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Phil Douglis | all galleries >> Gallery Eighty-six: An American safari -- wildlife photography in southeast Alaska’s wilderness > Ready and waiting, Cannery Cove, Pybus Bay, Alaska, 2013
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Ready and waiting, Cannery Cove, Pybus Bay, Alaska, 2013
15-JUN-2013

Ready and waiting, Cannery Cove, Pybus Bay, Alaska, 2013

This is the most startling image I’ve ever made of a brown bear. As with nearly every bear we encountered in Alaska, it was grazing on lush grasses that bordered a beach not far from our fly-in fishing camp. Pictures of feeding bears with their heads down and often with their backs turned are usually not very expressive. The best advice that I can offer those making photographs of bears is to have the patience to be willing to wait for the bear to do something other than eat. We floated down to this bear and anchored just off shore. I watched it graze for more than fifteen minutes. Suddenly it stopped, turned towards me, and reared up on its hind legs. I was looking at 1,500 pounds of bear, standing nearly nine feet tall. Our guide told me that bears would sometimes do this to identify a threat. Its claws are held in readiness at its waist – it most likely thinks that we might be threatening its food, and is ready and waiting to defend it. It held this position for about a minute. This is the image that best expressed the moment.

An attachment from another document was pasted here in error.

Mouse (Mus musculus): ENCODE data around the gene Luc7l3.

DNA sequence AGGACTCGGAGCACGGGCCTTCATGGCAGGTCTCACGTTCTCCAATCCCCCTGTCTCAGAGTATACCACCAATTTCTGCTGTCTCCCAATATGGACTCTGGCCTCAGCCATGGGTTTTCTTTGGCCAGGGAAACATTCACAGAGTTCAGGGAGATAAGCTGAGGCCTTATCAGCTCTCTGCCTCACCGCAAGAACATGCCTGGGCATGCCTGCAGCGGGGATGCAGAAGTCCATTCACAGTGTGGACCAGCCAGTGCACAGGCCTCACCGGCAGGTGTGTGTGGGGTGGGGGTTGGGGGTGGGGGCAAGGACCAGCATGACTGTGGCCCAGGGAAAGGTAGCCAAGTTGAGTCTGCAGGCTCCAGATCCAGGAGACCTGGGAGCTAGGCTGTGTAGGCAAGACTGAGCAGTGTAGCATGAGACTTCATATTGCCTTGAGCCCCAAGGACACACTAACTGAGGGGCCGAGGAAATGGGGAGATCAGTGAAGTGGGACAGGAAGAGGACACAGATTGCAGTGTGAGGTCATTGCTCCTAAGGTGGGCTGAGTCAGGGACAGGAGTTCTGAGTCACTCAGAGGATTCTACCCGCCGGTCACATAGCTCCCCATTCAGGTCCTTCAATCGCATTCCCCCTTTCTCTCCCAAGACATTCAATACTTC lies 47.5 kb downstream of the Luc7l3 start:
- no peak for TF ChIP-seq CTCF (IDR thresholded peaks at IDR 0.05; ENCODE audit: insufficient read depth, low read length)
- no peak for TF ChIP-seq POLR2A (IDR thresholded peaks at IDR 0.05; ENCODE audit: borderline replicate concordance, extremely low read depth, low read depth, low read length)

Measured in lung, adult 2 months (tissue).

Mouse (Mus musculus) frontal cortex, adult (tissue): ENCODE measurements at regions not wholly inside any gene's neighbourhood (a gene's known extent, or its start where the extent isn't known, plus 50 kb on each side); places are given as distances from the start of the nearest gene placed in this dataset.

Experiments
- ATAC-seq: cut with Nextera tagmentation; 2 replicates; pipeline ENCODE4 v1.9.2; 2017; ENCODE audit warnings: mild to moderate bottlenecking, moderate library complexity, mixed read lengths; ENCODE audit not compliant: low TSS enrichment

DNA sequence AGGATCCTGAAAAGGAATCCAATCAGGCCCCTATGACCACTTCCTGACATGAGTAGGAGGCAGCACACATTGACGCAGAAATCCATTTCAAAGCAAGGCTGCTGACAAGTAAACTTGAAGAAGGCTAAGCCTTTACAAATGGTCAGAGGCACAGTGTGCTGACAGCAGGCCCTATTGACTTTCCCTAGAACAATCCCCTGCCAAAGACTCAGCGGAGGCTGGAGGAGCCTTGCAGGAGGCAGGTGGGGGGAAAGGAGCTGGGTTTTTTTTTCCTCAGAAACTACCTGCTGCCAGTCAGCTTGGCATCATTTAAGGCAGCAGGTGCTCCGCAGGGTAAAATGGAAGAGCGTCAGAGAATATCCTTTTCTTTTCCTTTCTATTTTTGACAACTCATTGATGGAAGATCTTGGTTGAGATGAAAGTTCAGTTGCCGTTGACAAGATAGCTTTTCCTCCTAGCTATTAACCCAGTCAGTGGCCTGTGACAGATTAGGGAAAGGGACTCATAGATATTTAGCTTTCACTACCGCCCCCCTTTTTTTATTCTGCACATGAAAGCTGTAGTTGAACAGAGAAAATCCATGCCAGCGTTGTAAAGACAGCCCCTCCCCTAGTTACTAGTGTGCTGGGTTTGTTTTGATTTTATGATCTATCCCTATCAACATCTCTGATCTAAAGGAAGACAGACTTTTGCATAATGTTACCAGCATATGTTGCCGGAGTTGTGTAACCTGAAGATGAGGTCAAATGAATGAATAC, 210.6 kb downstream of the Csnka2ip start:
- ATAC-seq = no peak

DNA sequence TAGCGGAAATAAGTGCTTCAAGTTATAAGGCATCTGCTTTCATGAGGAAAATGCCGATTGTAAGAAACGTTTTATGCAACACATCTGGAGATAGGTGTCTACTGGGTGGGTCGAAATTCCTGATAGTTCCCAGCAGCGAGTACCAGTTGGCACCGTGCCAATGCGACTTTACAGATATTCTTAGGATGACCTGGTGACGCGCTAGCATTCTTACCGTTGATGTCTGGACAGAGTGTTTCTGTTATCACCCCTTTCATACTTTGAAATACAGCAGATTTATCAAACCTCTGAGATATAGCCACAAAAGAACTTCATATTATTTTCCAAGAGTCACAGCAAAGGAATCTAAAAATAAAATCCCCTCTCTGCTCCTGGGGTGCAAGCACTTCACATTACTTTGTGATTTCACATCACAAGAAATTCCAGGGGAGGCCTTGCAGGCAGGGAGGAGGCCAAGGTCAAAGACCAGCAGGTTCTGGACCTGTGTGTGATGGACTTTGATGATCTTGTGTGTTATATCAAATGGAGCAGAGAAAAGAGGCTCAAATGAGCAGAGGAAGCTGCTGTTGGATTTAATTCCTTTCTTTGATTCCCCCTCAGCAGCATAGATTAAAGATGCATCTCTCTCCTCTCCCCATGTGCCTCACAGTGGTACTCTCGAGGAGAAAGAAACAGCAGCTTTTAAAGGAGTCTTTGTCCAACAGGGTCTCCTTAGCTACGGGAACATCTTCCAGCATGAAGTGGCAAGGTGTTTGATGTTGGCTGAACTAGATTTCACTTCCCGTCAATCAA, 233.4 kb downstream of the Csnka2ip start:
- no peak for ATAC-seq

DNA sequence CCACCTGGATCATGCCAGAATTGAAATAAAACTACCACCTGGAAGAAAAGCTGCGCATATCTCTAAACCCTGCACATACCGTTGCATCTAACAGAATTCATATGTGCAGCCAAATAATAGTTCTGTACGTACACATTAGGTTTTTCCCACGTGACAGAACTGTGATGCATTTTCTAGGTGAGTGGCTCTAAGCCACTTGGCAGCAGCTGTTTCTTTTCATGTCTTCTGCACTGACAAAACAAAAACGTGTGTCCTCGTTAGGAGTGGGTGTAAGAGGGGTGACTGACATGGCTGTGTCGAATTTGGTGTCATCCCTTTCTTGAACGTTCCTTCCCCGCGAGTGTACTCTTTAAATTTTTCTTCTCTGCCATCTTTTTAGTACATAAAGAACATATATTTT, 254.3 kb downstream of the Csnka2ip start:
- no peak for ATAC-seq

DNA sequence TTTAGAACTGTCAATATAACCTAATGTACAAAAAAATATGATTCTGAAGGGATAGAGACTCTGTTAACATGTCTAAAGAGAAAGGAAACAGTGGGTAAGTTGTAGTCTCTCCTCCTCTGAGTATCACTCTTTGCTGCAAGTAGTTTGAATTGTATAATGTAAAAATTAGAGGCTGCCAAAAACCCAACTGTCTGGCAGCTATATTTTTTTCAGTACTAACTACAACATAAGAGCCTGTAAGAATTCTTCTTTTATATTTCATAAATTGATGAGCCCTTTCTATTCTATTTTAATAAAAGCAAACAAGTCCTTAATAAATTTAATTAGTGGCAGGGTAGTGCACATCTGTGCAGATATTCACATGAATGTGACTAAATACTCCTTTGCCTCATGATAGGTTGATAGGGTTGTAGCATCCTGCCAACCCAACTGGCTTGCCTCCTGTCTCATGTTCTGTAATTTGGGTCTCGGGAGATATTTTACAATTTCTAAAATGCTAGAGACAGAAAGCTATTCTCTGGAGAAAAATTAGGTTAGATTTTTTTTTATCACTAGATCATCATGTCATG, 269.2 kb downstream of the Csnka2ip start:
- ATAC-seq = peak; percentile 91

Panasonic LUMIX G5
1/250s f/5.6 at 175.0mm iso1250 full exif

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Phil Douglis21-Oct-2013 20:03
And that is the quandary that wildlife photographers often face, Iris. When faced with danger, we must always weigh our personal safety against the chances for an evocative image. And that is why I choose to always be accompanied by an experienced guide or naturalist in such situations as this.
Iris Maybloom (irislm)18-Oct-2013 00:25
I don't think it's worth sticking around to find out if it's curiosity or the perception of a threat that accounts for this bear's posture. It is, however, worth sticking around to get this wonderfully expressive image.
Phil Douglis01-Sep-2013 20:48
This image works in many different ways, Tim. To me, this image is all about a wild animal responding to a human being in its territory. Logic and experience tells us that this bear stands in order to threaten us with its size. On the other hand, I can certainly see how someone might think that this bear stands in order to see us better -- perhaps it is, as you say, simply curious about us. I sincerely doubt if this bear is wishing for a camera at this moment -- as we all know, Alaskan Brown Bears only use Kodaks, in honor of their brethren on the Kodiak Peninsula. And Kodak no longer is in business.
Tim May01-Sep-2013 16:02
There seems a sense of curiosity here. I know that the guide said it was a stance of threat, but it almost seems as if the bear is wishing it had a camera to take a picture of the strange creatures in the boat.
Phil Douglis07-Jul-2013 22:42
The bear's sudden pose was a bonus, a treat that capped the entire Alaskan experience for me. I composed this picture to contrast the upright stance with the horizontal thrust of the landscape -- a rich, vibrant green carpet of high grasses and emerald green water. You are right -- the grass is the key to bear survival, and the reason why so many of them live in Southeastern Alaska, where rain is abundant year round.
sunlightpix07-Jul-2013 20:48
Expressive and exciting! The intense green vegetation holds the key to the bear's food and ultimately survival. The bear's posture is incredible! Bravo! V
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